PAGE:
Vegetables Love Flowers: Companion Planting For Beauty and Bounty — By Lisa Mason Ziegler

 

Centuries ago, before chemical fertilizers and engineered inputs, the most productive vegetable gardens shared one common attribute: the vegetables were paired up.

Not with other vegetables, but with beds of beautiful flowers. Even then, gardeners knew that Vegetables Love Flowers.

Or, to be more precise, vegetables love pollinators, and pollinators love flowers. Drawn by colorful, fragrant blossoms, they visit in swarms, performing their good work. And, the vegetables thrive.

Companion planting with vegetables and flowers is not as simple as it sounds. But, if you follow the timetables, tips and planting schedules outlines in Vegetables Love Flowers, author Lisa Mason Ziegler will show you how to keep the flowers blooming and the pollinators buzzing.

Your vegetables will produce more fruit than ever, and as an added bonus, you will enjoy your lovely cut flowers all season long. 

Seasoned organic flower and vegetable farmer Lisa Mason Ziegler makes a convincing case for the benefits of companion gardening in a friendly narrative that is replete with personal anecdotes about her own struggles and learning curve.

The stunning color photographs, along with detailed seasonal garden designs, offer helpful specifics for the best veggie-flower combinations and ways to cultivate them successfully.

For example, she suggests planting snapdragons in the tomato patch to attract bumblebees, explaining that bumblebees help speed the process of tomato pollination. Winter annuals, when planted six to eight weeks before the last expected spring frost, help grow cool-season vegetables and herbs such as onions and parsley. 

From Lisa: "Flowers attract pollinators, beneficial insects and other good creatures to the garden that provide nature's best and most powerful pest control, pollination, and more.

"There is no better way to bring flowers into the vegetable patch then with a cutting garden. A perfect match, harvesting fresh cut flowers each week alongside the vegetables keeps fresh blooms coming all season long. This constant presence of flowers in the garden keeps all these good guys we have attracted right where we need them, in the garden.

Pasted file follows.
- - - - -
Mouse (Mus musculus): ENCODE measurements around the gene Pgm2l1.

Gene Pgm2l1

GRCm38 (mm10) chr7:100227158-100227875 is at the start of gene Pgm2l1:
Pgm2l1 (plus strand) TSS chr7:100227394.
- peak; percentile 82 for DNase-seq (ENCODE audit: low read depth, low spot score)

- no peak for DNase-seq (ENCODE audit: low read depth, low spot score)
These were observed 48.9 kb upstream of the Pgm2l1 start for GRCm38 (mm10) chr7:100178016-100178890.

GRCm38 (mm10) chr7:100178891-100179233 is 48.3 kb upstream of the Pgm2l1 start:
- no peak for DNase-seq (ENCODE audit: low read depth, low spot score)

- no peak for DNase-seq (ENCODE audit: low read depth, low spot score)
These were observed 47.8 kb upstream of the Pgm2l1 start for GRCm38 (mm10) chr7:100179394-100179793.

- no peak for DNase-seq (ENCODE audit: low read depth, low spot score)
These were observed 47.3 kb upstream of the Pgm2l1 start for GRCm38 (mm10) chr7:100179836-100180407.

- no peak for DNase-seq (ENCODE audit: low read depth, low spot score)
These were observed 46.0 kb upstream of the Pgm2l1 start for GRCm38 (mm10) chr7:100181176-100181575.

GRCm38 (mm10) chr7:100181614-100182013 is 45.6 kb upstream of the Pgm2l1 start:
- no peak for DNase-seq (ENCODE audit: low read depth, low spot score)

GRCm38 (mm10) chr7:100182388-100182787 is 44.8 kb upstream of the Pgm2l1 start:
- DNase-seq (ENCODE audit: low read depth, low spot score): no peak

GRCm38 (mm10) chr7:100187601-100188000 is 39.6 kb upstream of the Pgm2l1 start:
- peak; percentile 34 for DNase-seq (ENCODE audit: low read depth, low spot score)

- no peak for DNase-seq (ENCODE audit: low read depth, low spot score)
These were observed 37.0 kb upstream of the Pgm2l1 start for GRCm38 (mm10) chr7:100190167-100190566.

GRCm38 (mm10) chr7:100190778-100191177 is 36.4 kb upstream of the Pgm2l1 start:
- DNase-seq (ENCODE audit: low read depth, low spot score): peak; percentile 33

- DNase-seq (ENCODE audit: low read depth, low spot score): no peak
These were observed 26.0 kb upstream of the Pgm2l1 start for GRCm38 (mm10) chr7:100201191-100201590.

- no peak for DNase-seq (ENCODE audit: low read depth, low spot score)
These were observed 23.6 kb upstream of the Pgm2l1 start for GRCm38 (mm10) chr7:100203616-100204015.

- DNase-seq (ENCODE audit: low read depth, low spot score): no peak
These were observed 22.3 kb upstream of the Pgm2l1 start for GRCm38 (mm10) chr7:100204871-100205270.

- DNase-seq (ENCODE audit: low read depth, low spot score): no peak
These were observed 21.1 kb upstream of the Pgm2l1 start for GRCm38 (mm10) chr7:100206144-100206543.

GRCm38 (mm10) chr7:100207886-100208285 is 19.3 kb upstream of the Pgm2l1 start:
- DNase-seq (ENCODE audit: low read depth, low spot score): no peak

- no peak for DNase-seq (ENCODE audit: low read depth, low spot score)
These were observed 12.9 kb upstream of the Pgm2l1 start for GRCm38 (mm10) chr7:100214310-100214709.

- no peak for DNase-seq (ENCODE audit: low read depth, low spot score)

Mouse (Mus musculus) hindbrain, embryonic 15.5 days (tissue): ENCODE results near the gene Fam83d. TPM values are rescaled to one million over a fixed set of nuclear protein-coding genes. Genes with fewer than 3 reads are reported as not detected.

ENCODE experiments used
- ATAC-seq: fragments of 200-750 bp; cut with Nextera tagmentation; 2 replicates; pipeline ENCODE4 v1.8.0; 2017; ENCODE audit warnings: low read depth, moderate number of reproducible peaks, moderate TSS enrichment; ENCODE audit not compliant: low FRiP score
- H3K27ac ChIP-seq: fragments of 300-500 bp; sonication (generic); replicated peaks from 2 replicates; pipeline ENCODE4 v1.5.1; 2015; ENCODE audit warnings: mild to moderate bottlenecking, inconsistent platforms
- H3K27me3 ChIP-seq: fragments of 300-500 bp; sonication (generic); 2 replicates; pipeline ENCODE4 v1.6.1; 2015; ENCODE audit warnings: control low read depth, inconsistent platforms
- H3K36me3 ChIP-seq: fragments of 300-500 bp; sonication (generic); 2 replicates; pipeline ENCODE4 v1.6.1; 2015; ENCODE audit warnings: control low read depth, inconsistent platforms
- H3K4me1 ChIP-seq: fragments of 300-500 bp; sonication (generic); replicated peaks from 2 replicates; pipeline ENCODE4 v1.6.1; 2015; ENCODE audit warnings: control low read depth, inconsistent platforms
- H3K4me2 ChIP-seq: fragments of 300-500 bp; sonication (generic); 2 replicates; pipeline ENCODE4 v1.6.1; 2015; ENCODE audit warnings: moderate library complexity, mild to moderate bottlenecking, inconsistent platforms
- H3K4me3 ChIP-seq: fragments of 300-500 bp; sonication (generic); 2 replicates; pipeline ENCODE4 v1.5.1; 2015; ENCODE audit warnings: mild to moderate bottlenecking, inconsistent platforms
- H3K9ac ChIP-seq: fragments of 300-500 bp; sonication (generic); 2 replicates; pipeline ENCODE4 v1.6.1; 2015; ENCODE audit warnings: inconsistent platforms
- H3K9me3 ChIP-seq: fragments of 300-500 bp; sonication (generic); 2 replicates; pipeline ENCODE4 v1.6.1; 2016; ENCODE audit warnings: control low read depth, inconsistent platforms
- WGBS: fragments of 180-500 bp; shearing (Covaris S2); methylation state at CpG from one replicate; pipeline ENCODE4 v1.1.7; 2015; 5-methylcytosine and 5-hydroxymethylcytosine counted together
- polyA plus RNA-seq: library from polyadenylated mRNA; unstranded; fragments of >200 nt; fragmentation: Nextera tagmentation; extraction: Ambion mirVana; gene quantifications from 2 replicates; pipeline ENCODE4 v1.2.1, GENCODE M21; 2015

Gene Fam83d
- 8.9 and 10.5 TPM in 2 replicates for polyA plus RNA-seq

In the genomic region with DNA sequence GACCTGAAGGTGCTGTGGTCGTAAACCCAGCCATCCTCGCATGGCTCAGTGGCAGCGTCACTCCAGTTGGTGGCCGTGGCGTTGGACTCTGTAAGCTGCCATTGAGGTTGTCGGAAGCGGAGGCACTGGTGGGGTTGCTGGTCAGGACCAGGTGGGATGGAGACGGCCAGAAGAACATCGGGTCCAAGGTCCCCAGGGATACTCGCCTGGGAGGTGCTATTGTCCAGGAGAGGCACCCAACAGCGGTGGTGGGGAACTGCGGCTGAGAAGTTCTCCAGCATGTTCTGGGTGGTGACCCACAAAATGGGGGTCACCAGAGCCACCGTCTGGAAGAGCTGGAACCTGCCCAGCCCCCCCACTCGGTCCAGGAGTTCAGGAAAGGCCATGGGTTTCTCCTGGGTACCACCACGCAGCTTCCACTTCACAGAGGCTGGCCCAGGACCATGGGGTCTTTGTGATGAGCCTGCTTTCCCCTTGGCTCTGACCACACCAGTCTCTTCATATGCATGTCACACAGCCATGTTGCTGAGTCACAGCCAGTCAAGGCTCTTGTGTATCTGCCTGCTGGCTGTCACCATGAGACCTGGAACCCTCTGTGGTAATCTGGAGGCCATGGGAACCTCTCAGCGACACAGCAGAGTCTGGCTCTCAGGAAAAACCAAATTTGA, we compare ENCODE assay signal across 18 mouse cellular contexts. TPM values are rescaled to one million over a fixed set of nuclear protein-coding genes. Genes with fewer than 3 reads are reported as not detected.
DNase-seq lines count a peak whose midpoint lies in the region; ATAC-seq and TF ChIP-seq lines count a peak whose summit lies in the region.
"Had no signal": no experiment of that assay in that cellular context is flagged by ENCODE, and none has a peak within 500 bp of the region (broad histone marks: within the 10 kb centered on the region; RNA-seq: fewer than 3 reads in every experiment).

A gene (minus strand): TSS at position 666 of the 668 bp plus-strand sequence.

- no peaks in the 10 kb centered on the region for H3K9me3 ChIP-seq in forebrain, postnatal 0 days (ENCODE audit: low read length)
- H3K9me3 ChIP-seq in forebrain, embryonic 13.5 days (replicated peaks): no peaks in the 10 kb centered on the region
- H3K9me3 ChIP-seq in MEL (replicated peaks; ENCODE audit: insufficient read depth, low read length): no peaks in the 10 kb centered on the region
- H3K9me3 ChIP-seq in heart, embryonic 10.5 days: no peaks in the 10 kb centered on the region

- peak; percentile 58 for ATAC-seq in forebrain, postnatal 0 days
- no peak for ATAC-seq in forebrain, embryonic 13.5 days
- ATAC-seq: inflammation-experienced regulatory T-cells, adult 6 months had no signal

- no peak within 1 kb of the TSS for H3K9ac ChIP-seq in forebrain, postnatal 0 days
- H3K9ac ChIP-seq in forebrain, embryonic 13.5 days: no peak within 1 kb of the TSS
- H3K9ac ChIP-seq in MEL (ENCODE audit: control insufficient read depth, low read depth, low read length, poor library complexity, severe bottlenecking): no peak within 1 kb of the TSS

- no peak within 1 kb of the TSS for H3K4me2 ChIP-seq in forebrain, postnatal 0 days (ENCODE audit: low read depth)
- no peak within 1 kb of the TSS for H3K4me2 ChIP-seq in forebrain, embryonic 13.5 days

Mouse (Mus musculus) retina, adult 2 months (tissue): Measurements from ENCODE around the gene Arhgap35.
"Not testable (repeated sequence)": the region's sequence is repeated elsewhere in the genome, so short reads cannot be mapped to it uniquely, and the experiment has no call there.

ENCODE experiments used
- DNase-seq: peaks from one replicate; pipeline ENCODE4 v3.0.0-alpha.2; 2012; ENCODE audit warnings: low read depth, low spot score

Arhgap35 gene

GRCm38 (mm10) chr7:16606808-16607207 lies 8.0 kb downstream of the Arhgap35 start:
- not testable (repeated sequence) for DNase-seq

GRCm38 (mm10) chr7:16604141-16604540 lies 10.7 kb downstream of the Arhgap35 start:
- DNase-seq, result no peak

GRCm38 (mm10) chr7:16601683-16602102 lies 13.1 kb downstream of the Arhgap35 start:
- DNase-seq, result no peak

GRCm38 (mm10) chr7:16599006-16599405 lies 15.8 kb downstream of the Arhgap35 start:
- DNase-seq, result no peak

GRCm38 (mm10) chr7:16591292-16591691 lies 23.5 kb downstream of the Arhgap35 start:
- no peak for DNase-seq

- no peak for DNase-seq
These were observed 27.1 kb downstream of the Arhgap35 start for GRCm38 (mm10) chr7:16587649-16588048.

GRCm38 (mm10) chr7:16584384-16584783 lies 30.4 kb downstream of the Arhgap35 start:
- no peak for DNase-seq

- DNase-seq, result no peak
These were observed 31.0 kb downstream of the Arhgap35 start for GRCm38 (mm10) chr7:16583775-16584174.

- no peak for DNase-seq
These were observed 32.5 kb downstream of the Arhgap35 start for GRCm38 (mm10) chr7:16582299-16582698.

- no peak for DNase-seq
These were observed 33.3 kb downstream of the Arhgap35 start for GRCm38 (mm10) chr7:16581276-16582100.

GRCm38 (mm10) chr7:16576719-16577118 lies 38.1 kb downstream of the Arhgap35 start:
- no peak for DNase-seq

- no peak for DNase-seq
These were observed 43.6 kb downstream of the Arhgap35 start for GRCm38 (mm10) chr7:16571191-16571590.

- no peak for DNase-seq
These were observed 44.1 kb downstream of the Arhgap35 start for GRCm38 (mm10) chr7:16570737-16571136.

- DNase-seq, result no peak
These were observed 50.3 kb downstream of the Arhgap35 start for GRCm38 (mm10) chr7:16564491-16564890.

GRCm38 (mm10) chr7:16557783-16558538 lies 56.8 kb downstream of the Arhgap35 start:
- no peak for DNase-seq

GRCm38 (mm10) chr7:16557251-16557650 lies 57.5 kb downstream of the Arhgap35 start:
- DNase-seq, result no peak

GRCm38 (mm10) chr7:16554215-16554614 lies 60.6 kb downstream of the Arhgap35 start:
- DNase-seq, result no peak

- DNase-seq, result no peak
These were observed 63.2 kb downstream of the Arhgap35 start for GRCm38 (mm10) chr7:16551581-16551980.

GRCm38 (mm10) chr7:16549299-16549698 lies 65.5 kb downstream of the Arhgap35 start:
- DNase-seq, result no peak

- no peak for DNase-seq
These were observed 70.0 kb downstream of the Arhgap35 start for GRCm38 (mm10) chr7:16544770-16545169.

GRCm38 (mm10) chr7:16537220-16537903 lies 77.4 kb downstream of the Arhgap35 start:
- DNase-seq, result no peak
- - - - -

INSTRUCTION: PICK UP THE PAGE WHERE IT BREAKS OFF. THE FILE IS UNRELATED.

"Vegetables Love Flowers includes why to grow flowers, how-to grow and keep a cutting garden, what flowers to grow, and most importantly — how I garden without using pesticides that can harm and kill the very beneficial creatures we want to live in the garden."

Such a lovely, useful book wit a lot of proven how-tos and years-of-experience-based guidance. And that is why we love Vegetables Love Flowers, and we think you will, too! 

 Vegetables Love Flowers Table of Contents

Introduction: It All Comes Down to Flowers

Chapter 1- Why Do Vegetables Love Flowers?

Chapter 2 - How to Interplant Your Vegetable Patch

Chapter 3 - The Cutting Garden

Chapter 4 - Warm-Season Tender Annuals

Chapter 5 - Cool-Season Hardy Annuals

Chapter 6 - Pollinators

Chapter 7 - Beneficial Predators

Chapter 8 - Tending the Healthy Garden

Chapter 9 - The Year Around the Garden

Appendix - Succession Planting - Garden-Bed Examples

THE DETAILS

Format: Paperback

Condition: New

Published: March 27, 2018

Publisher: Cool Springs Press

Pages: 176, color photos

ISBN: 978-0-7603-5758-3

Dimensions: 7.6" inches W x .82" inches D x 9.2" inches L

Rating: ★★★★★ (See FAQs in Contact Us/FAQs)

 

Vegetables Love Flowers Companion Planting for Beauty and Bounty Lisa Mason Ziegler

ABOUT THE AUTHOR

Lisa Mason Ziegler is an author and the owner of Gardener's Workshop, a thriving, small-market farm.

She began her career selling cut flowers to local florists and Colonial Williamsburg. The business soon grew to include florists, supermarkets, farmers' markets, a garden-share program, and a subscription service, and later expanded into selling the tools, supplies and seeds that she used in her own garden.

At the same time, Lisa has steadily built a speaking career, leading presentations and workshops for garden clubs, master gardeners, commercial growers and other groups centered on her simplified organic gardening methods.

 


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